Program Brings Teachers To Oklahoma's High-Need Schools
OKLAHOMA CITY - Teach for America has placed hundreds of teachers into some of Oklahoma's toughest schools.
Across Oklahoma, there are about 90 Teach for America Corp. members teaching right now, and a majority of those are in Oklahoma City public schools.
Symone Richard was born and raised in Houston Texas. She has her undergraduate degree in psychology and a master’s degree in counseling. Teaching wasn't always part of the equation. But when she started thinking about a career in the classroom, a colleague told her about Teach for America.
“Once I read that mission statement and read that vision I was like Oh, this sounds so much like me,” said Richard.
She's now in her second year of teaching at Capitol Hill High School.
The nationwide program recruits leaders from across the country to teach in the most high need schools. Only about 15 percent of those who apply are accepted into the program. Potential teachers are then put through a rigorous training program. They are given a stipend of up to $6,000/a year to pay of student loans and have to commit to teaching for at least two years.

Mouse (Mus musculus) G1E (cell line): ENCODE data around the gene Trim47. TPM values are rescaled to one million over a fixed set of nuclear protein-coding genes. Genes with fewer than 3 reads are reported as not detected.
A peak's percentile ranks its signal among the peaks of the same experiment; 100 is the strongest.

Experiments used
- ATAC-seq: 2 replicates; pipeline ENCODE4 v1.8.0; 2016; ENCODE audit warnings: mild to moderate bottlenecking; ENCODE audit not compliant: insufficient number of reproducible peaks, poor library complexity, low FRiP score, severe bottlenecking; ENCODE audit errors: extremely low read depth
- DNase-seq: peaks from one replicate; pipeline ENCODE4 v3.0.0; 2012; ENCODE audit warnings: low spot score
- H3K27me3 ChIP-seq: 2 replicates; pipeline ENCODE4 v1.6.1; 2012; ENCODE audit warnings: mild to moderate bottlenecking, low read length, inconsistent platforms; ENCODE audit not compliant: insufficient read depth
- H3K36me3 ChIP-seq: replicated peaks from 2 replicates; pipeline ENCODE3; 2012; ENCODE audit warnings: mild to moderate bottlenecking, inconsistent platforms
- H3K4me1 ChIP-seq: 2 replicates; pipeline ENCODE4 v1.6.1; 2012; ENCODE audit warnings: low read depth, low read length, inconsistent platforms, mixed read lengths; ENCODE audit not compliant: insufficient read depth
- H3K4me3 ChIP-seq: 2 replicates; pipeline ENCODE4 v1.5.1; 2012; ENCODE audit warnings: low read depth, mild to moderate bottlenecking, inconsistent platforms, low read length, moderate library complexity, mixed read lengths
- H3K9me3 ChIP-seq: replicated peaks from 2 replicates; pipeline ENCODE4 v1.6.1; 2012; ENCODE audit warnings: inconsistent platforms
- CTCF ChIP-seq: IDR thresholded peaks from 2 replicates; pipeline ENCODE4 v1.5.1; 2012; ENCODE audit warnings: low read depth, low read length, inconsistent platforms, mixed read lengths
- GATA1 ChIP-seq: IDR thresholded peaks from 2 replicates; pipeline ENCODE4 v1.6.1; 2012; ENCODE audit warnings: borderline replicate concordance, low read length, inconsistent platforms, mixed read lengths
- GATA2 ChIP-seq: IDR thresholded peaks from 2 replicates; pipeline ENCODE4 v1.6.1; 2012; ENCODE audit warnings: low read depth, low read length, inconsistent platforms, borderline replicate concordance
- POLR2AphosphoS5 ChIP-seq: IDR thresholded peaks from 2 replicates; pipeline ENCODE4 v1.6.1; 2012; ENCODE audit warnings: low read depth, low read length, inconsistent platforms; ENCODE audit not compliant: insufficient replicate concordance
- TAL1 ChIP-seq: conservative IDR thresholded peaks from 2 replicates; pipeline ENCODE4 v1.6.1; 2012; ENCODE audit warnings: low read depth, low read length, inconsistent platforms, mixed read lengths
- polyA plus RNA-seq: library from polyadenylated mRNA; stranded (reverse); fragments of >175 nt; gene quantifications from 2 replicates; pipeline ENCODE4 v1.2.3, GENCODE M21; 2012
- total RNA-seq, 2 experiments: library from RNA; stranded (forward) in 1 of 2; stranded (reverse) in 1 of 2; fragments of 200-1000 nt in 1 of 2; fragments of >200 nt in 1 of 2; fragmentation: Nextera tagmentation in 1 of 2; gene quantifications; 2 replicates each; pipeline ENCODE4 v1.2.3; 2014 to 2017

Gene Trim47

“The truth is a ton of them stay in the classroom and have a lasting impact,” said Art Serna Jr, the Executive Director of Teach for America Oklahoma. “In every layer of education in Oklahoma we have alumni leading.”
Currently in Oklahoma, 62 Teach for America alumni are in leadership roles at schools.
As for Richard, she said she has every intention of staying.
“I’m really committed to this work, and I’m really committed to building that foundation for our students to become better leaders,” said Richard.
Teach For America – Oklahoma City is the beneficiary of this year’s Redbud Classic. The Redbud run and cycling events are April 6 and 7, and proceeds will help Teach for America with its mission.